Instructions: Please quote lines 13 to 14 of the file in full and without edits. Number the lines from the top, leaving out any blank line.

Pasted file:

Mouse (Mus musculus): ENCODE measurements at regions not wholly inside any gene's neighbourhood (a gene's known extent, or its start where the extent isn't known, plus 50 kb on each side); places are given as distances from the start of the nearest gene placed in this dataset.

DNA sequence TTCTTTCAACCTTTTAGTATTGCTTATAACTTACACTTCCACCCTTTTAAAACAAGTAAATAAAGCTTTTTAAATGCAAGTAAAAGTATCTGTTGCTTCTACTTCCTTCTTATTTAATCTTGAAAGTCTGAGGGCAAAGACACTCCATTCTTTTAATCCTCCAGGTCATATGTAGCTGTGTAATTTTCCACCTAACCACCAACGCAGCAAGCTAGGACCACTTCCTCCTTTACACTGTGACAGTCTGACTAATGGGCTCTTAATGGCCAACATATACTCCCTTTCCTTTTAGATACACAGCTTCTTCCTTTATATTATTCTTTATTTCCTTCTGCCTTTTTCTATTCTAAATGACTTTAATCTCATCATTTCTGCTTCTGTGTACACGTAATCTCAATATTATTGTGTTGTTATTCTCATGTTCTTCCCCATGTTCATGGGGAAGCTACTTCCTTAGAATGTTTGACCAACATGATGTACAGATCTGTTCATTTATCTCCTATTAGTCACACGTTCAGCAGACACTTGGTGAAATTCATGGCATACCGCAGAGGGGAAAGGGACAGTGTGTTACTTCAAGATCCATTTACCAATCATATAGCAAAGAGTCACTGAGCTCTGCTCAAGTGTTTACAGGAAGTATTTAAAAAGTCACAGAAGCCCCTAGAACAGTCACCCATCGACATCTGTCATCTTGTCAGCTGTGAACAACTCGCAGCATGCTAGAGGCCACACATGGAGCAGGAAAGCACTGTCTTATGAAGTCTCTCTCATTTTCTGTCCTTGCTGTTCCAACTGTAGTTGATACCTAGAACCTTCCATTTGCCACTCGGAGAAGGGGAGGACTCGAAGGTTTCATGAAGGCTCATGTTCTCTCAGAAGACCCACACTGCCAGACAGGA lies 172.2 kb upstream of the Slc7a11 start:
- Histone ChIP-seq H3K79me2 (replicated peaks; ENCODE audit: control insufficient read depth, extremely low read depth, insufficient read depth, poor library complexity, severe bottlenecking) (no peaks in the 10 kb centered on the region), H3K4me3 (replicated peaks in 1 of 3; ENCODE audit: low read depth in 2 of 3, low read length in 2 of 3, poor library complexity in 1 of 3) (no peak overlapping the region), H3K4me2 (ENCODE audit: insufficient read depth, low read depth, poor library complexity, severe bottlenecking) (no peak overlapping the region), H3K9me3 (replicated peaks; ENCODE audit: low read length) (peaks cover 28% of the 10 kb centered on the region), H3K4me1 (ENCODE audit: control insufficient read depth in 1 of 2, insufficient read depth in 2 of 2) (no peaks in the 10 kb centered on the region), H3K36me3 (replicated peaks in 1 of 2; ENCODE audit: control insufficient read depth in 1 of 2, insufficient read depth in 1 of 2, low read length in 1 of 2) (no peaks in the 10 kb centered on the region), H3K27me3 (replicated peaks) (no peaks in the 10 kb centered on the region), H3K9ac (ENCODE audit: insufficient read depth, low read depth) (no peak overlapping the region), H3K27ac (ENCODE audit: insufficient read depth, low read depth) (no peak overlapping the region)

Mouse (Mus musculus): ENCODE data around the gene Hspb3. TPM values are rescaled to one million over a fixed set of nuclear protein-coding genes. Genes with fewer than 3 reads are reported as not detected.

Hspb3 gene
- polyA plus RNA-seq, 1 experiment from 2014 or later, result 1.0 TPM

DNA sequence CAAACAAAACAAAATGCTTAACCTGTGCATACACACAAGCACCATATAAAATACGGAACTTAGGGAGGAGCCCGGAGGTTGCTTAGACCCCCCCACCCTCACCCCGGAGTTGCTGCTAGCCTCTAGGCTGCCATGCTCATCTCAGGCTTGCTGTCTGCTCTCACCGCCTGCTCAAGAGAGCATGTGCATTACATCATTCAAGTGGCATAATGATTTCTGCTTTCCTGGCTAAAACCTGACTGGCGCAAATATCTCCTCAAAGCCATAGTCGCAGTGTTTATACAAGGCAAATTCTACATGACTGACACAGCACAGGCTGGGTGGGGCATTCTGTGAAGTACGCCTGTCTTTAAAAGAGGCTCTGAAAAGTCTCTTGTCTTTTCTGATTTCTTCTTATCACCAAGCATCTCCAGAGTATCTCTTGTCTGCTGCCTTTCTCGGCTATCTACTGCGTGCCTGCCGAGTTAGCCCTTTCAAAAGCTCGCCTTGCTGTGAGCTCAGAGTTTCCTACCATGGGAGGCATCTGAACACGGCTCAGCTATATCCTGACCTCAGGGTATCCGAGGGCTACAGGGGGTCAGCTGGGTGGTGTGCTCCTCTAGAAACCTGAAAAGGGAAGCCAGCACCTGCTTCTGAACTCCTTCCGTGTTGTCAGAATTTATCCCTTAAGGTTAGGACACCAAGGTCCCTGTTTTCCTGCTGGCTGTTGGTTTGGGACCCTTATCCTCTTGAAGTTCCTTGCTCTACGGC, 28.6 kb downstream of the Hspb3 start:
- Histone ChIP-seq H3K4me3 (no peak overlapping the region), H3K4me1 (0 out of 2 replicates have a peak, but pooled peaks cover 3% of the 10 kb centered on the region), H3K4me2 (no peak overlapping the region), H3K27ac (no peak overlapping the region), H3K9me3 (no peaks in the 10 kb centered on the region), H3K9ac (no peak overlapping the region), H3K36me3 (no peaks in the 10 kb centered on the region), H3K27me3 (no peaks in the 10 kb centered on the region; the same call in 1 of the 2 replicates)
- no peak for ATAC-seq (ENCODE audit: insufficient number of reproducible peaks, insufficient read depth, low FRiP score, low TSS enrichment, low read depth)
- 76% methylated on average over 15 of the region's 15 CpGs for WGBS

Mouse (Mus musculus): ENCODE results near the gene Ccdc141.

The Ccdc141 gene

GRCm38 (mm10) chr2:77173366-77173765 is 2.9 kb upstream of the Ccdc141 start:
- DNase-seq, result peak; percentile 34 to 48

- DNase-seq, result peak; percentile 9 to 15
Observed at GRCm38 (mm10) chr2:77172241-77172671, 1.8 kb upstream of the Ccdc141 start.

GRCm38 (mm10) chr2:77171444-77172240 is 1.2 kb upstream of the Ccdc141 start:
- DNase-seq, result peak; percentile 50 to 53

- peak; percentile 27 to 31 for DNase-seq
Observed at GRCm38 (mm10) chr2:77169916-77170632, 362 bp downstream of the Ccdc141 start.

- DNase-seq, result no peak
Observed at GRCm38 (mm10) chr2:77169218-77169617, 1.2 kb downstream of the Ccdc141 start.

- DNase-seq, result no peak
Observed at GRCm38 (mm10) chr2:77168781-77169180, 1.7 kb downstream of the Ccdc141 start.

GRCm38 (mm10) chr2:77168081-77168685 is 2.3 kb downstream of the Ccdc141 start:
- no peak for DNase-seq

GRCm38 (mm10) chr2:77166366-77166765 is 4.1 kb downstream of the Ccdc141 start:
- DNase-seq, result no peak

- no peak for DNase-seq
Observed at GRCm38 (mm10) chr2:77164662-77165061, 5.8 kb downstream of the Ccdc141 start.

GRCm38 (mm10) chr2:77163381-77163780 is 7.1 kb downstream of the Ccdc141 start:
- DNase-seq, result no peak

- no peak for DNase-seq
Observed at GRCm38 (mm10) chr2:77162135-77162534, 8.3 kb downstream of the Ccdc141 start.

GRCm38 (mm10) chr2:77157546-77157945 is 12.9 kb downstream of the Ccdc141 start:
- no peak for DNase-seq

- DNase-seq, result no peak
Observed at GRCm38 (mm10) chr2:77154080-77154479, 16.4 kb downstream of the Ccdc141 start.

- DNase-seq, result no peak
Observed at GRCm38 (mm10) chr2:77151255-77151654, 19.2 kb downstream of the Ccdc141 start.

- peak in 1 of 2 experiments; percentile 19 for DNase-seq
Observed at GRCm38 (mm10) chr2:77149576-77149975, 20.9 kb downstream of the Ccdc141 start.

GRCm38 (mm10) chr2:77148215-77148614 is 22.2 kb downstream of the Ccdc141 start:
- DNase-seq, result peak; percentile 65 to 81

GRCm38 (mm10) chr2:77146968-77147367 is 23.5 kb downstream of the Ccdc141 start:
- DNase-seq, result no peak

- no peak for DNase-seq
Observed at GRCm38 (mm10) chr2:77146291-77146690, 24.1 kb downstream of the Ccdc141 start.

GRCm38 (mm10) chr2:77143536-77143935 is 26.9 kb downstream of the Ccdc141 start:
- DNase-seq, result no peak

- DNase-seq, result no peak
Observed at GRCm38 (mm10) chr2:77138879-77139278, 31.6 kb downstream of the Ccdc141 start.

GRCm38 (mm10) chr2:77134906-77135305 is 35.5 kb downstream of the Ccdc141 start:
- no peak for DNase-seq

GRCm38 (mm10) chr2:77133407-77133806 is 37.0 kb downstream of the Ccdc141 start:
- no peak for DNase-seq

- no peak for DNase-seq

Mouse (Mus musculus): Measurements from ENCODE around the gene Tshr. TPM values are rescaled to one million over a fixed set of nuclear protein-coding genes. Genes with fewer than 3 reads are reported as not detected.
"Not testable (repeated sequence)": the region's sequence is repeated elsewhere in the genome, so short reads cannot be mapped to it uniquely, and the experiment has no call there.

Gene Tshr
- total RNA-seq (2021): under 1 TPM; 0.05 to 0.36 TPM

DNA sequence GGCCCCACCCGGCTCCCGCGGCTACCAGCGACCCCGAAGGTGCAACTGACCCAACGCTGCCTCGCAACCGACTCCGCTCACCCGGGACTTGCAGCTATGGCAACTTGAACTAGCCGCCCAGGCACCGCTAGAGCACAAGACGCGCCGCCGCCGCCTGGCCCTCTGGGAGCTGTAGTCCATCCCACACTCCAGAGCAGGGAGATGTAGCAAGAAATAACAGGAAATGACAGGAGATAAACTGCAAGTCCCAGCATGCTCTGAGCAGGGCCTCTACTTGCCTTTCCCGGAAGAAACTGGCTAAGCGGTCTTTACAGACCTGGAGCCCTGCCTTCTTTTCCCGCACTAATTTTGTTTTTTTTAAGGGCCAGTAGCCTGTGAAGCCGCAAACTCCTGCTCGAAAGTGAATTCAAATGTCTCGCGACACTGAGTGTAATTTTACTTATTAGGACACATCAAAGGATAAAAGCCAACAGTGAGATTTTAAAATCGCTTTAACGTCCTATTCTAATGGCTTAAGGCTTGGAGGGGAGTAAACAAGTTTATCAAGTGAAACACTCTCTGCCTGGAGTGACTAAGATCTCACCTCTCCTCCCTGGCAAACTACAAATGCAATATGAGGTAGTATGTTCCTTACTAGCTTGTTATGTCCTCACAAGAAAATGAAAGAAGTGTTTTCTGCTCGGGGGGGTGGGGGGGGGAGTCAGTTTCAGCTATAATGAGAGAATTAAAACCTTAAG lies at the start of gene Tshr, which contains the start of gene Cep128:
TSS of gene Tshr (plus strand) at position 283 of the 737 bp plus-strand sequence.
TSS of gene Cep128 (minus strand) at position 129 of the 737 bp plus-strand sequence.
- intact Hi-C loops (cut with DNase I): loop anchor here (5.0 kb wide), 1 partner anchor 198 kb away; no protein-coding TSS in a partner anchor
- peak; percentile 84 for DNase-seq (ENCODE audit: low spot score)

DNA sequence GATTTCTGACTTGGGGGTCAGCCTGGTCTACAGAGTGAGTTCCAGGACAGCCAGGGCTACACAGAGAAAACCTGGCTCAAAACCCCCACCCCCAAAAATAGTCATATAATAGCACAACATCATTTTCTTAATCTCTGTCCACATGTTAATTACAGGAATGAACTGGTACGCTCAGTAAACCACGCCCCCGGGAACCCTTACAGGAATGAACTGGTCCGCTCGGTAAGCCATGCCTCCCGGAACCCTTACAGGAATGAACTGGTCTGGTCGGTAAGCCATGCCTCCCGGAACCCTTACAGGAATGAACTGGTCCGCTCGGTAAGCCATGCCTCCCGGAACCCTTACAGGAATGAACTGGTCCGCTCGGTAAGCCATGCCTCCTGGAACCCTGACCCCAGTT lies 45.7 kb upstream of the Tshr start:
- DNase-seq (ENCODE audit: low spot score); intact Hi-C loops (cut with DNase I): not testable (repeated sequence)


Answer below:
GRCm38 (mm10) chr2:77173366-77173765 is 2.9 kb upstream of the Ccdc141 start:
- DNase-seq, result peak; percentile 34 to 48